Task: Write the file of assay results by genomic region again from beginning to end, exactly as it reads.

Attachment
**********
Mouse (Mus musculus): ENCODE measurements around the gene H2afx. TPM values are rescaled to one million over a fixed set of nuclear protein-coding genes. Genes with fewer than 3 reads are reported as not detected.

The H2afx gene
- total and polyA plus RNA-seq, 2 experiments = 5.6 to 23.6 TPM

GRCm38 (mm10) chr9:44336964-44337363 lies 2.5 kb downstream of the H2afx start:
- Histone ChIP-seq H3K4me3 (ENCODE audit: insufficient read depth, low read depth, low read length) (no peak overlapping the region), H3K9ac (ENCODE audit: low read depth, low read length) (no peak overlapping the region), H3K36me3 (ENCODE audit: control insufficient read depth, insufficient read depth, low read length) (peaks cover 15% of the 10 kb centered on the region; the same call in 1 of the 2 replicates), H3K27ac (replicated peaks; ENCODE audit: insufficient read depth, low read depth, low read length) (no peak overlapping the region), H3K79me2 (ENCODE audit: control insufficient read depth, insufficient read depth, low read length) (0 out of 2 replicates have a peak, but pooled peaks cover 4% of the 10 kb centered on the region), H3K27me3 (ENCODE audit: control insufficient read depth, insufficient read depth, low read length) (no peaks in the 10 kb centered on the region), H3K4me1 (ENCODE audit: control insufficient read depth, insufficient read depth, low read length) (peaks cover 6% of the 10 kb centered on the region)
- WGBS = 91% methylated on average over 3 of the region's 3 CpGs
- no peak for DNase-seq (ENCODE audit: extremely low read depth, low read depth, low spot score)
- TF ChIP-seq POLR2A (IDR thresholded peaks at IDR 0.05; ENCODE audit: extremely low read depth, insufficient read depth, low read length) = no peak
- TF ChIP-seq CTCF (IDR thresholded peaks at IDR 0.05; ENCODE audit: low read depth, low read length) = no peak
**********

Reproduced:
Mouse (Mus musculus): ENCODE measurements around the gene H2afx. TPM values are rescaled to one million over a fixed set of nuclear protein-coding genes. Genes with fewer than 3 reads are reported as not detected.

The H2afx gene
- total and polyA plus RNA-seq, 2 experiments = 5.6 to 23.6 TPM

GRCm38 (mm10) chr9:44336964-44337363 lies 2.5 kb downstream of the H2afx start:
- Histone ChIP-seq H3K4me3 (ENCODE audit: insufficient read depth, low read depth, low read length) (no peak overlapping the region), H3K9ac (ENCODE audit: low read depth, low read length) (no peak overlapping the region), H3K36me3 (ENCODE audit: control insufficient read depth, insufficient read depth, low read length) (peaks cover 15% of the 10 kb centered on the region; the same call in 1 of the 2 replicates), H3K27ac (replicated peaks; ENCODE audit: insufficient read depth, low read depth, low read length) (no peak overlapping the region), H3K79me2 (ENCODE audit: control insufficient read depth, insufficient read depth, low read length) (0 out of 2 replicates have a peak, but pooled peaks cover 4% of the 10 kb centered on the region), H3K27me3 (ENCODE audit: control insufficient read depth, insufficient read depth, low read length) (no peaks in the 10 kb centered on the region), H3K4me1 (ENCODE audit: control insufficient read depth, insufficient read depth, low read length) (peaks cover 6% of the 10 kb centered on the region)
- WGBS = 91% methylated on average over 3 of the region's 3 CpGs
- no peak for DNase-seq (ENCODE audit: extremely low read depth, low read depth, low spot score)
- TF ChIP-seq POLR2A (IDR thresholded peaks at IDR 0.05; ENCODE audit: extremely low read depth, insufficient read depth, low read length) = no peak
- TF ChIP-seq CTCF (IDR thresholded peaks at IDR 0.05; ENCODE audit: low read depth, low read length) = no peak